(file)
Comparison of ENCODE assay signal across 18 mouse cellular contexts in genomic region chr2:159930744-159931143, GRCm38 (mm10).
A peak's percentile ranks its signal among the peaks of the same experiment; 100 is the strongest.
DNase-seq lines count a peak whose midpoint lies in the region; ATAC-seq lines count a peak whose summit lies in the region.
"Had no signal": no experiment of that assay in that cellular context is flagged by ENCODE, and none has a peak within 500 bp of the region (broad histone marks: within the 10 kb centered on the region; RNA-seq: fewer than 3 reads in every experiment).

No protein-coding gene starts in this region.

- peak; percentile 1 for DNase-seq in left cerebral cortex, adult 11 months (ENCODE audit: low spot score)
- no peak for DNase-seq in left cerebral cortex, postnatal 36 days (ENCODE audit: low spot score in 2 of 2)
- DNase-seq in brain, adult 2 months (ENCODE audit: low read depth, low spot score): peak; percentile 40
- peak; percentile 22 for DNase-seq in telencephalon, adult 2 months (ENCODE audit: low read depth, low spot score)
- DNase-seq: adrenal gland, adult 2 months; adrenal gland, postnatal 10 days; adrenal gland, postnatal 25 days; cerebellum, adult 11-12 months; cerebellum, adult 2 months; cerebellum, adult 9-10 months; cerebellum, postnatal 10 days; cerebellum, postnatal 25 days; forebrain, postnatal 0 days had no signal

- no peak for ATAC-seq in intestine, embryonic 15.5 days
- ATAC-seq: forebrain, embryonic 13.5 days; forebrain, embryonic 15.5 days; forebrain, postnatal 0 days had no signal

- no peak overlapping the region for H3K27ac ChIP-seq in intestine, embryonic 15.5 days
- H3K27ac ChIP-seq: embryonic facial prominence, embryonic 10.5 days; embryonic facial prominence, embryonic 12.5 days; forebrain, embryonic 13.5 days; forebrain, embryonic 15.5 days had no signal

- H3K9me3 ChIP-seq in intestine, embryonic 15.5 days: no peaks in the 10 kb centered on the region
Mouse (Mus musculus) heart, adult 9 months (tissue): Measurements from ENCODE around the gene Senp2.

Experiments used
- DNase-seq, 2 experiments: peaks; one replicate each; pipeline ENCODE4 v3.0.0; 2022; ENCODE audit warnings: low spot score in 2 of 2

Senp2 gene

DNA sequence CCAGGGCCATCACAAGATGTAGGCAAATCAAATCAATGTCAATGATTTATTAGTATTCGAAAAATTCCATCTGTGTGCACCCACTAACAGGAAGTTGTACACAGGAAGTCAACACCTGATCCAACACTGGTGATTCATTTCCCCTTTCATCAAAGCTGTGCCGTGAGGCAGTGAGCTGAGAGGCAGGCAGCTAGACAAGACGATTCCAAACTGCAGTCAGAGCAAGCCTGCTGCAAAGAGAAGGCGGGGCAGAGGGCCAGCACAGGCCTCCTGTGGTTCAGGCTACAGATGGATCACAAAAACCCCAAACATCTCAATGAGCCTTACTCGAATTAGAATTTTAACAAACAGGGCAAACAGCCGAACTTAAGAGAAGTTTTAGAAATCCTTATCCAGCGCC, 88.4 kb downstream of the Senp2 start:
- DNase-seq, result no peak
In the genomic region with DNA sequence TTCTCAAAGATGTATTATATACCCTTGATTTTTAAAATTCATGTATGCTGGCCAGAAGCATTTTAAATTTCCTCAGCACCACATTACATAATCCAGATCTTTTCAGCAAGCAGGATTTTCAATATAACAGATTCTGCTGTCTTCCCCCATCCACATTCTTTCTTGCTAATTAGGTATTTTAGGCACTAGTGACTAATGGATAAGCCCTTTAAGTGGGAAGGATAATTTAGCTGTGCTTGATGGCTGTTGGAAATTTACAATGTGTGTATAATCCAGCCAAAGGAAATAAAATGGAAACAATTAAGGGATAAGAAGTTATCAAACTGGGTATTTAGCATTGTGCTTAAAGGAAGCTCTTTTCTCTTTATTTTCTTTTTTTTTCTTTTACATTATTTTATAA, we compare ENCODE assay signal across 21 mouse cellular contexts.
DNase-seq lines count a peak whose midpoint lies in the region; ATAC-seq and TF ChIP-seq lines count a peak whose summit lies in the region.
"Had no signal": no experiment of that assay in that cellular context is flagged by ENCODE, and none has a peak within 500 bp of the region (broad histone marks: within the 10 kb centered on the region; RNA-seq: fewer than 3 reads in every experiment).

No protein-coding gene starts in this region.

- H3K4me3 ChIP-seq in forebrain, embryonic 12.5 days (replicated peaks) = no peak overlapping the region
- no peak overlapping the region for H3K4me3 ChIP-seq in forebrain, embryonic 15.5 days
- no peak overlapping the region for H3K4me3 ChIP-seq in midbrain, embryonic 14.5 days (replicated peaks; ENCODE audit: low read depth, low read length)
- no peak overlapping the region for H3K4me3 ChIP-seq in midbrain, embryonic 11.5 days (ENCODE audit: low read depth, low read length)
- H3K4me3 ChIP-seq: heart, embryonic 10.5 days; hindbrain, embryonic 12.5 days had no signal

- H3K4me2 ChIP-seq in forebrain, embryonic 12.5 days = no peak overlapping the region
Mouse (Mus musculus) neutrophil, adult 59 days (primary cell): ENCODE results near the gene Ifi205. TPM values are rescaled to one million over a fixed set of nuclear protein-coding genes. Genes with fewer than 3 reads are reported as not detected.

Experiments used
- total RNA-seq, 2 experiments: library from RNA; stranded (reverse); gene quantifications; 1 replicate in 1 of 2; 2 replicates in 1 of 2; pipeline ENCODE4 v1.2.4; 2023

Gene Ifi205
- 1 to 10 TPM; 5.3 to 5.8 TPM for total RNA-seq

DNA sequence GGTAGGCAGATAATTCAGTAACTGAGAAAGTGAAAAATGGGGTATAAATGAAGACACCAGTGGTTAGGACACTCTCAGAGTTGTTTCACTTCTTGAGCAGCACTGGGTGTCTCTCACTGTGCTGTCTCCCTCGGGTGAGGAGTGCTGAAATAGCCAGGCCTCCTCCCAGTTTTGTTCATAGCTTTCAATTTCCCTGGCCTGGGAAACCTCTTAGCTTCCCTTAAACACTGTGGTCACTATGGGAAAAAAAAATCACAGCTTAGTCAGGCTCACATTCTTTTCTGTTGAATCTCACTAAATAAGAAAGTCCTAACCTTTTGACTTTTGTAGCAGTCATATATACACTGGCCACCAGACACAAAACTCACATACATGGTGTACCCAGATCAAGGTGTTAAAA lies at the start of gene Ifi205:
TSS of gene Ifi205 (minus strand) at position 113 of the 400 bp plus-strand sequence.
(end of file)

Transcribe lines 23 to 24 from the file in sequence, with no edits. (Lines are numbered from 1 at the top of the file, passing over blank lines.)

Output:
DNase-seq lines count a peak whose midpoint lies in the region; ATAC-seq and TF ChIP-seq lines count a peak whose summit lies in the region.
"Had no signal": no experiment of that assay in that cellular context is flagged by ENCODE, and none has a peak within 500 bp of the region (broad histone marks: within the 10 kb centered on the region; RNA-seq: fewer than 3 reads in every experiment).